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Blog Feature

By: Kevin Asp on November 26th, 2015

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Sleep and Epilepsy: What Every Sleep Technologist Should Know

Sleep Technologist Advice

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The inherent relationship between sleep and epilepsy you should know about

Getting a good night's sleep helps our brains to recover from the day's events, so that we can function well the next day. For some eplilepsy patients, a lack of sleep can increase the likelihood that they will have a seizure. For others, having seizures at night can make them feel tired during the day. 

What's the relationship between epilepsy and sleep?

Sleeping activates the electrical charges in the brain that result in seizures and seizures are timed according to the sleep wake cycle. For some people (as mentioned before) seizures occur exclusively during sleep. This is especially true for a particular type of epilepsy known as benign focal epilepsy of childhood, also known as Rolandic epilepsy.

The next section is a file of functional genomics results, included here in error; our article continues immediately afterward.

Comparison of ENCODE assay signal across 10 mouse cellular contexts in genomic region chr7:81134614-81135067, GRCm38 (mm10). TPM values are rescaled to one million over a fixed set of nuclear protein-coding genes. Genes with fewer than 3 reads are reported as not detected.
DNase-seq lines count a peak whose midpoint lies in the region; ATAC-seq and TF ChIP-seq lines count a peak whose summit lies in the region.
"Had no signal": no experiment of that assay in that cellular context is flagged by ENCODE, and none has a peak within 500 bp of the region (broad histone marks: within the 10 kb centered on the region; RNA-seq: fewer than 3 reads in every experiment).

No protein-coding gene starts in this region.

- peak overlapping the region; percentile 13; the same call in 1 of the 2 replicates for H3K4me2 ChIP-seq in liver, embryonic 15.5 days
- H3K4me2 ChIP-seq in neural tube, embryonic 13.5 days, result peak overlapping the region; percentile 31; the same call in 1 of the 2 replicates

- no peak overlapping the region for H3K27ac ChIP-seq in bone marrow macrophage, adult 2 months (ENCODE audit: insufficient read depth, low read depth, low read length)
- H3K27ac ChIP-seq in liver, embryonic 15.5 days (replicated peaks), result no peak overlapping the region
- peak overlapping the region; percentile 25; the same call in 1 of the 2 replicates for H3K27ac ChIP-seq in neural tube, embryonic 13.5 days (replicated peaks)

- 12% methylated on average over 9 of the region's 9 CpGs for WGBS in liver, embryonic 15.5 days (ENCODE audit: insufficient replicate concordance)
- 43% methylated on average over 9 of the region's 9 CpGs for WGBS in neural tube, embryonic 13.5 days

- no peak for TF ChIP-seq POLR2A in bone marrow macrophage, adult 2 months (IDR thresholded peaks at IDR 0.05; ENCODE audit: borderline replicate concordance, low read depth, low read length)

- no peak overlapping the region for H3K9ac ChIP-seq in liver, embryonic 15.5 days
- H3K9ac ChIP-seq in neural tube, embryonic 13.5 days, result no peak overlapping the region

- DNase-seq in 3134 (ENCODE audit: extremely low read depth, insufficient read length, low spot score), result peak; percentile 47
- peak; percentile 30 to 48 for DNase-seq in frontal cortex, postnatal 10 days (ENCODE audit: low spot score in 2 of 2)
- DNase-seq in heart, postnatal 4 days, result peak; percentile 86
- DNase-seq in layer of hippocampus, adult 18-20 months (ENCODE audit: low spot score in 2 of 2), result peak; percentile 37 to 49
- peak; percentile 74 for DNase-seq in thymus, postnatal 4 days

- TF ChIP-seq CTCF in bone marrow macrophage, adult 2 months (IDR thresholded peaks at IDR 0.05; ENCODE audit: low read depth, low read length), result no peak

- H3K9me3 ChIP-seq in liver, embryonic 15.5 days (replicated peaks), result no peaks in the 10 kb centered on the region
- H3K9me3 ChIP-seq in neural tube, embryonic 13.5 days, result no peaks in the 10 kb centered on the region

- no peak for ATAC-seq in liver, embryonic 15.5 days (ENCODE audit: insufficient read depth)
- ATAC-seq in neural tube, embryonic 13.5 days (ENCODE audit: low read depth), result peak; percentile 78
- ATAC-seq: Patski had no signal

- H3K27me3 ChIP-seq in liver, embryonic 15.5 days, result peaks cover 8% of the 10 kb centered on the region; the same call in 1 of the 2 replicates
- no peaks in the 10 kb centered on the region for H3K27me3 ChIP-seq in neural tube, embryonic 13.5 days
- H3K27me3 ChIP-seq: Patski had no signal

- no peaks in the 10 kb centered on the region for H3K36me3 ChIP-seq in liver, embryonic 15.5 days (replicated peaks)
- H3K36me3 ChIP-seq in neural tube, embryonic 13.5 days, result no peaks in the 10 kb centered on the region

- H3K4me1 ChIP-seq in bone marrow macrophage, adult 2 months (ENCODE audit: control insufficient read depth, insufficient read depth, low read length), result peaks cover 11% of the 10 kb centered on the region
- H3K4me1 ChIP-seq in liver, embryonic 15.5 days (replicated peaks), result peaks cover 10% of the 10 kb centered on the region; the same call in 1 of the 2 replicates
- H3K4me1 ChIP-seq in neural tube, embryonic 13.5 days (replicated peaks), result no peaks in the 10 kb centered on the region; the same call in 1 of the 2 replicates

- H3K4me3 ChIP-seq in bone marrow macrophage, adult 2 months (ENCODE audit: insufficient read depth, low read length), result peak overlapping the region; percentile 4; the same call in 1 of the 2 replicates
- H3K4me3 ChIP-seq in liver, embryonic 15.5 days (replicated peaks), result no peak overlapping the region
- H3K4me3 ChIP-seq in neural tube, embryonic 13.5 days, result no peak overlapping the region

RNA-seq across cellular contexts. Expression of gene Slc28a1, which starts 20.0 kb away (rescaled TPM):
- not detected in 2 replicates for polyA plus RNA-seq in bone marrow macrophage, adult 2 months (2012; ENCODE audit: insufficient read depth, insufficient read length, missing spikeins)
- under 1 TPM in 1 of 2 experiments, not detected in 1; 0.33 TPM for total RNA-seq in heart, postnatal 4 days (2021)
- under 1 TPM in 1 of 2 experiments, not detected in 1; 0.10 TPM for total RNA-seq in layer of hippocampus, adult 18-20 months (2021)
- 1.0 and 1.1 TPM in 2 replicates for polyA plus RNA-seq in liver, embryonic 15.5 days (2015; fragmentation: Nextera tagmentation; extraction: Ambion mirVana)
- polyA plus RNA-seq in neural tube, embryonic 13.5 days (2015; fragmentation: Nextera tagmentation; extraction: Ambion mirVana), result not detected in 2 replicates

When seizures occur during sleep, they may cause awakenings that are sometimes confused with insomnia. Epilepsy patients are often unaware of the seizures that occur while they sleep. They may suffer for years from daytime fatigue and concentration problems without ever knowing why.

For epilepsy patients, sleep problems are a double-edged sword; epilepsy disturbs sleep and sleep deprivation aggravates epilepsy. The drugs used to treat epilepsy may also disturb sleep. Because lack of sleep is a trigger for seizures, achieving healthy sleep on a nightly basis is essential for people with epilepsy.

Epilepsy and sleep disorders

Some patients with epilepsy can also have sleep disorders that are not related to their epilepsy, and some medical conditions can be confused with epilepsy.

Studies have found that Obstructive sleep apnea tends to be a common sleep disorder among epilepsy as well. As well as disrupting sleep, obstructive sleep apnea can trigger seizures. If you snore and are told that you stop breathing during the night, your sleep technologist can arrange for you to have a test to monitor the level of oxygen in your blood overnight, to help diagnose obstructive sleep apnea.

A solution: tips for a better night's sleep 

There are ways you can reduce the likelihood of an epileptic episode while you sleep and improve the quality of your sleep on a regular basis.

We have written extensively about solutions for those who feel tired all the time here and how to develop a better sleep hygiene here.

Want to learn more about the relationship between epilepsy and snoring?

Read our Case of the Month article on an epilepsy patient. The latest Case of the Month article is free and award 1 CEC for every AAST member.

 

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